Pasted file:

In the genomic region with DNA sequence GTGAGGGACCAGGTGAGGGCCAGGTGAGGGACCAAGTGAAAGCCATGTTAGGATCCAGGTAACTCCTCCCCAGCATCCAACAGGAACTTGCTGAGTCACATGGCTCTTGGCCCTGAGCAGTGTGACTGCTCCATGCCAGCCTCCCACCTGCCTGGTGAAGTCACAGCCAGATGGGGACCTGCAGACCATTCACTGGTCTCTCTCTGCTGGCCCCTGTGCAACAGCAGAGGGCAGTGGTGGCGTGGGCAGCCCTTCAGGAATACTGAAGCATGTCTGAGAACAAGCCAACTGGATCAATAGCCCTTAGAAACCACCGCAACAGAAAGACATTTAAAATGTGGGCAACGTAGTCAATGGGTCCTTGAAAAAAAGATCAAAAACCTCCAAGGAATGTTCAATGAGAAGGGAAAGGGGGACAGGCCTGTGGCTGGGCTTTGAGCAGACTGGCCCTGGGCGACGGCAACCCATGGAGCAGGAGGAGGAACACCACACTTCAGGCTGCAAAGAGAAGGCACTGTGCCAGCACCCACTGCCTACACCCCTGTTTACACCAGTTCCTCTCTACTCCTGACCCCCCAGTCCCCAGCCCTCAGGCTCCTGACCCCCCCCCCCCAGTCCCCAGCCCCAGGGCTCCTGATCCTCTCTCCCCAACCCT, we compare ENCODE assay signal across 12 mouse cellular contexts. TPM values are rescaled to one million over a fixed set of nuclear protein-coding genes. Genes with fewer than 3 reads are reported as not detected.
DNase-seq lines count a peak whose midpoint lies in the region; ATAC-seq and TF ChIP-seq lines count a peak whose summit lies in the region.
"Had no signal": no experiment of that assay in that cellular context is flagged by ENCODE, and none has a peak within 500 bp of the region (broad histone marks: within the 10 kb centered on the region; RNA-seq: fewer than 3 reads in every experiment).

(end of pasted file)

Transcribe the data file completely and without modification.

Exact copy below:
In the genomic region with DNA sequence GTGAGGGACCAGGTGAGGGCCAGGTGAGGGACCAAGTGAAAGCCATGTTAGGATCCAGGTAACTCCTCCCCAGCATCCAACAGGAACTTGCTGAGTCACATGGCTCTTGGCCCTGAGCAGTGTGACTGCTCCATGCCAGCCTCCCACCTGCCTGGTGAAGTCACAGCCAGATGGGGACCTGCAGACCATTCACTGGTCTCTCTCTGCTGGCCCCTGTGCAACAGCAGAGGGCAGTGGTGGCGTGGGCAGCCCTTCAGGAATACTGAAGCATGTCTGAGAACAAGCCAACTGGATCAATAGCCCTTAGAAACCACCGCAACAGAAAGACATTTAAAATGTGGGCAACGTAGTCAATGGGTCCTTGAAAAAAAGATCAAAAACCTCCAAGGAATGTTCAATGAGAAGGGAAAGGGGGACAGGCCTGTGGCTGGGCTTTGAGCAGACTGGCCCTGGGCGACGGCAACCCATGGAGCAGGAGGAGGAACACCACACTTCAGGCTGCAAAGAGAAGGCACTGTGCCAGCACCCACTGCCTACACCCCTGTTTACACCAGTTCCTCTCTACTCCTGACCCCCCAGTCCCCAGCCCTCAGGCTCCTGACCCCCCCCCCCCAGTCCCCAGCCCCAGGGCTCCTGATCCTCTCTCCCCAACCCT, we compare ENCODE assay signal across 12 mouse cellular contexts. TPM values are rescaled to one million over a fixed set of nuclear protein-coding genes. Genes with fewer than 3 reads are reported as not detected.
DNase-seq lines count a peak whose midpoint lies in the region; ATAC-seq and TF ChIP-seq lines count a peak whose summit lies in the region.
"Had no signal": no experiment of that assay in that cellular context is flagged by ENCODE, and none has a peak within 500 bp of the region (broad histone marks: within the 10 kb centered on the region; RNA-seq: fewer than 3 reads in every experiment).